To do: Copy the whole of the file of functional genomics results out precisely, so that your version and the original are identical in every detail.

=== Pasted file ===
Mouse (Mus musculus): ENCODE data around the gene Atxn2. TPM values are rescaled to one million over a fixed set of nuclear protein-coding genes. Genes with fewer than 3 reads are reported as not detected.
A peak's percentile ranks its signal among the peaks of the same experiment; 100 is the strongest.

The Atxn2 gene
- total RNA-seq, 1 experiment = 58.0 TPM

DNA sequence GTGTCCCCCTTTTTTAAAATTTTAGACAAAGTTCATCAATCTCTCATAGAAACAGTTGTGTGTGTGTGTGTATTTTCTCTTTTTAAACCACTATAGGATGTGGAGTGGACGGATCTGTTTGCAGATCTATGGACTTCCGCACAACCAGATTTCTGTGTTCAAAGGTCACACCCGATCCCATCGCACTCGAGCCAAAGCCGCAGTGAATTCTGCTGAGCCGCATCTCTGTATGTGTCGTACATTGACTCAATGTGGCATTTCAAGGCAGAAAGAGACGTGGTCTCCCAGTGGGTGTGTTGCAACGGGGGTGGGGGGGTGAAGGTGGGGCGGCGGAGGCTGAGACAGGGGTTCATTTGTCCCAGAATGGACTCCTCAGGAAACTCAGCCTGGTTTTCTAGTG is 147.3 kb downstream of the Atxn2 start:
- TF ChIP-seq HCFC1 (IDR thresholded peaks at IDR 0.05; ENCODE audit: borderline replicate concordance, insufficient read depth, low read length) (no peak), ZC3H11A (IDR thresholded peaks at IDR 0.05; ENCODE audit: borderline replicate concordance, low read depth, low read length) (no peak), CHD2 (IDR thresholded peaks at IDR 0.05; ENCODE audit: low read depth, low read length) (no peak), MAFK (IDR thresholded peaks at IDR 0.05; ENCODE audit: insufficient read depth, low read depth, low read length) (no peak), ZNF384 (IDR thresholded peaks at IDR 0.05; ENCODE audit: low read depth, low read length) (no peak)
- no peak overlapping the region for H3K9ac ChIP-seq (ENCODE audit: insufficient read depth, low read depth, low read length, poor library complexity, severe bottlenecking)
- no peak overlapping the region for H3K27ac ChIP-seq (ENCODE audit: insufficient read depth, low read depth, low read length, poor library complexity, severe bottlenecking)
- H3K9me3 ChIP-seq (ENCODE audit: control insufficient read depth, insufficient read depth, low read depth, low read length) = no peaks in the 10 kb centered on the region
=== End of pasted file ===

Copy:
Mouse (Mus musculus): ENCODE data around the gene Atxn2. TPM values are rescaled to one million over a fixed set of nuclear protein-coding genes. Genes with fewer than 3 reads are reported as not detected.
A peak's percentile ranks its signal among the peaks of the same experiment; 100 is the strongest.

The Atxn2 gene
- total RNA-seq, 1 experiment = 58.0 TPM

DNA sequence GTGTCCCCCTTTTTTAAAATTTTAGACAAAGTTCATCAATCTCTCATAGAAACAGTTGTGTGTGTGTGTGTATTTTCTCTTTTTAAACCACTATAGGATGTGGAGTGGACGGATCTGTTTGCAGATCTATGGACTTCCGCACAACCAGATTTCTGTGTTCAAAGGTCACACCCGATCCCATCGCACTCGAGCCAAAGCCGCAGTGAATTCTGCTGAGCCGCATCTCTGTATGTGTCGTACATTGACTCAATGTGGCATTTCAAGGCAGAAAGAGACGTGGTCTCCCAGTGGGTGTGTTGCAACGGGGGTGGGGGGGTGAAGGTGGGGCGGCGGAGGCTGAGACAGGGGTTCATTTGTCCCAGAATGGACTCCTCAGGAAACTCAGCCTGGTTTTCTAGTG is 147.3 kb downstream of the Atxn2 start:
- TF ChIP-seq HCFC1 (IDR thresholded peaks at IDR 0.05; ENCODE audit: borderline replicate concordance, insufficient read depth, low read length) (no peak), ZC3H11A (IDR thresholded peaks at IDR 0.05; ENCODE audit: borderline replicate concordance, low read depth, low read length) (no peak), CHD2 (IDR thresholded peaks at IDR 0.05; ENCODE audit: low read depth, low read length) (no peak), MAFK (IDR thresholded peaks at IDR 0.05; ENCODE audit: insufficient read depth, low read depth, low read length) (no peak), ZNF384 (IDR thresholded peaks at IDR 0.05; ENCODE audit: low read depth, low read length) (no peak)
- no peak overlapping the region for H3K9ac ChIP-seq (ENCODE audit: insufficient read depth, low read depth, low read length, poor library complexity, severe bottlenecking)
- no peak overlapping the region for H3K27ac ChIP-seq (ENCODE audit: insufficient read depth, low read depth, low read length, poor library complexity, severe bottlenecking)
- H3K9me3 ChIP-seq (ENCODE audit: control insufficient read depth, insufficient read depth, low read depth, low read length) = no peaks in the 10 kb centered on the region